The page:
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13 Risk Management Tips for Subcontractors, by Subcontractors

Billd held a Subcontractor Meetup to address how subs can implement better risk management provisions in their contracts. Here’s what 72 subcontracting executives from across the country said when asked for their best advice on the topic.

About the Contributor

Billd Meetup Attendees

Billd Meetups are attended by experienced subcontractors from all over the country, who share their best tips and techniques they've learned throughout their careers.

Business Outcomes

  1. Treat Purchase Orders Like Contracts, and Keep Them Simple: POs work like contracts, so review them just as carefully. Opt for less language; simplicity and clarity to reduce the risk of misinterpretation. According to insurance professional Drew Boyd, it’s easier for a lawyer to do some maneuvering and invalidate something within the PO if it’s long winded and complex. Also, when starting work before a formal contract is in place, itemize the tasks in POs for clarity. This helps you outline your exact responsibilities, which can protect you if a dispute or emergency comes up. 
  2. When Taking Over Work That Another Sub Started, Draw Hard Contractual Boundaries: Participants discussed how they sometimes take over work from other subs who weren’t meeting expectations on a project. Not only is this common, it comes with exceptional risks. If you do it, you’re encouraged to draw up ample contractual protections for yourself. This way, you don’t take the fall if something goes wrong on account of the first sub’s mistakes. Boyd recommends adding a contractual addendum that states that you’re assuming a high-risk role in a dire situation as a favor to the GC, essentially bailing them out of a bad situation. As a result:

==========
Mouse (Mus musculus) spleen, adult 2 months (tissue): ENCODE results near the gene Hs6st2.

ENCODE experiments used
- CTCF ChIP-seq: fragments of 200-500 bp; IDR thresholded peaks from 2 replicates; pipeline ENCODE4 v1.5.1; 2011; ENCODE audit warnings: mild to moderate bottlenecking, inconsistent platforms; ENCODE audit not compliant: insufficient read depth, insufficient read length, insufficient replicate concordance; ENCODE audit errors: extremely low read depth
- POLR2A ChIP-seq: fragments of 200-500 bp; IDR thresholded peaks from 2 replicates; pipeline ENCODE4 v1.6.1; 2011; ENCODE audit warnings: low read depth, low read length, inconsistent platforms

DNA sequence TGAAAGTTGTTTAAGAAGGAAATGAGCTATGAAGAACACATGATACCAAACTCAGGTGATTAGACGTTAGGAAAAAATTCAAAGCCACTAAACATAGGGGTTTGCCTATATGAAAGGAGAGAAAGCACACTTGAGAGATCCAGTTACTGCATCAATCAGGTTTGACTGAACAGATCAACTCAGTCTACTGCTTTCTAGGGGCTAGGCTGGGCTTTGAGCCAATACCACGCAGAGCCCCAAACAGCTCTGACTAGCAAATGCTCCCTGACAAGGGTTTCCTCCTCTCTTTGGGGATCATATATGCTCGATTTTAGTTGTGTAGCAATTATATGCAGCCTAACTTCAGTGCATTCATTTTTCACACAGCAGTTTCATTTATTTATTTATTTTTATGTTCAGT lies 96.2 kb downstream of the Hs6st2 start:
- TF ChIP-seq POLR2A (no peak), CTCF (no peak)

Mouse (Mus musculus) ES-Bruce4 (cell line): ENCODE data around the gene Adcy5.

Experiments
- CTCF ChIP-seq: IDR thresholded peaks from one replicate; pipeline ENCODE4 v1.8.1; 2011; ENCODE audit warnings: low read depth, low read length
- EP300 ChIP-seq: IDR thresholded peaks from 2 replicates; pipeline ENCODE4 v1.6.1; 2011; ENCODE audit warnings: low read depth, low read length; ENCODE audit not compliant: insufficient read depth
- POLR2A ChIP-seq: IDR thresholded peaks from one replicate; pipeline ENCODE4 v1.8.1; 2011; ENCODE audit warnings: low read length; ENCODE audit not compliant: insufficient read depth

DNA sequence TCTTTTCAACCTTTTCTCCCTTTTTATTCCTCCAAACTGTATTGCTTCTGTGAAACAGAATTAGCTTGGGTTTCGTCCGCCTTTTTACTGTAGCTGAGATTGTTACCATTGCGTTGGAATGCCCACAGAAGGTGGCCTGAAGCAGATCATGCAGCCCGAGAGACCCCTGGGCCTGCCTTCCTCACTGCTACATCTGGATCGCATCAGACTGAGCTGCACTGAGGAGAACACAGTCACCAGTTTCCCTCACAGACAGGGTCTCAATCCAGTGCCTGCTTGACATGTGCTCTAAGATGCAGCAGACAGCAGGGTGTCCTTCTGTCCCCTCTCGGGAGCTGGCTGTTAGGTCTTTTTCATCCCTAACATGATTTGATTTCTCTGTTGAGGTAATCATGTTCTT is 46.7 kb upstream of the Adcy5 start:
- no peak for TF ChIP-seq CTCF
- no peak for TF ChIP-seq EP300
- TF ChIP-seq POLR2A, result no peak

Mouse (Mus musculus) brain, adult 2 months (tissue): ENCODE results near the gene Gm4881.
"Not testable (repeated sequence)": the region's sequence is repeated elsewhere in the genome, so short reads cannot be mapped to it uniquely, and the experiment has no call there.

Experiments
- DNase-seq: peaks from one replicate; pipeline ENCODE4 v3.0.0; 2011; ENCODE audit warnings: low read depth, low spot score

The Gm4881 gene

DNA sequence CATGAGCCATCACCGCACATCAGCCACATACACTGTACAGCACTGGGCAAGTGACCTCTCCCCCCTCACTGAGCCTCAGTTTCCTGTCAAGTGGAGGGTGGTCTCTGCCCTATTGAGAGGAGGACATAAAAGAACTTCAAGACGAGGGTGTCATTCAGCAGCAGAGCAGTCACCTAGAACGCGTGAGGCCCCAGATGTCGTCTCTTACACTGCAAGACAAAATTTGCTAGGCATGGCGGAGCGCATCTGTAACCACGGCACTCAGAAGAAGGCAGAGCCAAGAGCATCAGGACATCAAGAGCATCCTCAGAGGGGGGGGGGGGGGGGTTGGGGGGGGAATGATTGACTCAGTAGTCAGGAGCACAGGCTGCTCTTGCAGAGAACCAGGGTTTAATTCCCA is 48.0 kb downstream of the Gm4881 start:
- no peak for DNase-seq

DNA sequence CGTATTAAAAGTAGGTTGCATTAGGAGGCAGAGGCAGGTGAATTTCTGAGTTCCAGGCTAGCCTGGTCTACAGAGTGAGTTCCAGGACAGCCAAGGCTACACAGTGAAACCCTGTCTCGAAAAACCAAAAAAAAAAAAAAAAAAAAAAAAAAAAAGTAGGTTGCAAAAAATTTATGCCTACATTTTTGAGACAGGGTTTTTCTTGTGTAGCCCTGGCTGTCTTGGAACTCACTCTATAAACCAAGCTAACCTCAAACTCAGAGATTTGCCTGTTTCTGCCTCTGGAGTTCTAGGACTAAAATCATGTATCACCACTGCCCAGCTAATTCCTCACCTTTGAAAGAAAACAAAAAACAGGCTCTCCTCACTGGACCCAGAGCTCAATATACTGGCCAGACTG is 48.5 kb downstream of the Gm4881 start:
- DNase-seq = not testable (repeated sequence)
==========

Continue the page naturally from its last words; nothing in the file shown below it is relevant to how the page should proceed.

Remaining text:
• You’re only accountable for the work you’ve performed, and not what the other sub did. 
    • You’ll follow the PO as a basis for how you’ll progress on the job.
    • You want X payment terms, X indemnity terms and X insurance requirements, in accordance with your preferences.
    • This document supersedes everything else in this subcontract.
  3. Implement a Limitation of Liability Cap and Mutual Waiver of Consequential Damages: According to one participant, as a sub, it’s in your best interest to have a limitation of liability cap with no carve-out for indemnity or insurance, if you can achieve that. You should also push for a waiver of consequential damages, and offer it on a mutual basis to make it appealing for both you and the other party.
  4. Request the Builder’s Risk Policy and Consider Installation Floater Insurance: Request a copy of the Builders Risk policy and review its risk of loss provisions; you’re an insured party within this policy. Consider obtaining installation floater insurance, which covers movable property, like building materials, while they’re being installed during a construction project. This coverage is usually kept active until the materials are installed and put to their intended use, and will pay you directly instead of the project owner or GC if there’s a builder’s risk loss. It also helps you secure lower deductibles. Sometimes the GC will only give you a summary of the Builder’s Risk policy. Either way, engage your insurance agent or broker as needed so they can guide you through the policy.